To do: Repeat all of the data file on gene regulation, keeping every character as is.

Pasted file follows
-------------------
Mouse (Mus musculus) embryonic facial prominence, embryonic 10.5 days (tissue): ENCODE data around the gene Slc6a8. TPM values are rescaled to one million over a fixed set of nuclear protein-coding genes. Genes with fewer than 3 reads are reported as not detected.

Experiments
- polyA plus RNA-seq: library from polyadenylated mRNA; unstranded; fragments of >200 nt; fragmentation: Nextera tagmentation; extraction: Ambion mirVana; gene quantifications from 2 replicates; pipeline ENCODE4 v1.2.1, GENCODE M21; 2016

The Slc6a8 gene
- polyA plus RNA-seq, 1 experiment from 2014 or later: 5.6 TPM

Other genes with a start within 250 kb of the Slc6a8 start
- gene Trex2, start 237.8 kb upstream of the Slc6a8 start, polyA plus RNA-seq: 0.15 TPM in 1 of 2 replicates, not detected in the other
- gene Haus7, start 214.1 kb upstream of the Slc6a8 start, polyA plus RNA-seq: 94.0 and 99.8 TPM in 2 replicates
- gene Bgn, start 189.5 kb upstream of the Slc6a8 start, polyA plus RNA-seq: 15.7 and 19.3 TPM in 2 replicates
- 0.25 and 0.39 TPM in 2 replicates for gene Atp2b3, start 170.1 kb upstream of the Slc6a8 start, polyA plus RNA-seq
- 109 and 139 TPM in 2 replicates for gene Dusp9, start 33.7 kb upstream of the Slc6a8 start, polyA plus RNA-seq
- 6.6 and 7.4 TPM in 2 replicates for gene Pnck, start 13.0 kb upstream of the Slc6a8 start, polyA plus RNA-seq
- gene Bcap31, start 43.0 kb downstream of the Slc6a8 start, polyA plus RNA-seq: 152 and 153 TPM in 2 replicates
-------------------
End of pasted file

Mouse (Mus musculus) embryonic facial prominence, embryonic 10.5 days (tissue): ENCODE data around the gene Slc6a8. TPM values are rescaled to one million over a fixed set of nuclear protein-coding genes. Genes with fewer than 3 reads are reported as not detected.

Experiments
- polyA plus RNA-seq: library from polyadenylated mRNA; unstranded; fragments of >200 nt; fragmentation: Nextera tagmentation; extraction: Ambion mirVana; gene quantifications from 2 replicates; pipeline ENCODE4 v1.2.1, GENCODE M21; 2016

The Slc6a8 gene
- polyA plus RNA-seq, 1 experiment from 2014 or later: 5.6 TPM

Other genes with a start within 250 kb of the Slc6a8 start
- gene Trex2, start 237.8 kb upstream of the Slc6a8 start, polyA plus RNA-seq: 0.15 TPM in 1 of 2 replicates, not detected in the other
- gene Haus7, start 214.1 kb upstream of the Slc6a8 start, polyA plus RNA-seq: 94.0 and 99.8 TPM in 2 replicates
- gene Bgn, start 189.5 kb upstream of the Slc6a8 start, polyA plus RNA-seq: 15.7 and 19.3 TPM in 2 replicates
- 0.25 and 0.39 TPM in 2 replicates for gene Atp2b3, start 170.1 kb upstream of the Slc6a8 start, polyA plus RNA-seq
- 109 and 139 TPM in 2 replicates for gene Dusp9, start 33.7 kb upstream of the Slc6a8 start, polyA plus RNA-seq
- 6.6 and 7.4 TPM in 2 replicates for gene Pnck, start 13.0 kb upstream of the Slc6a8 start, polyA plus RNA-seq
- gene Bcap31, start 43.0 kb downstream of the Slc6a8 start, polyA plus RNA-seq: 152 and 153 TPM in 2 replicates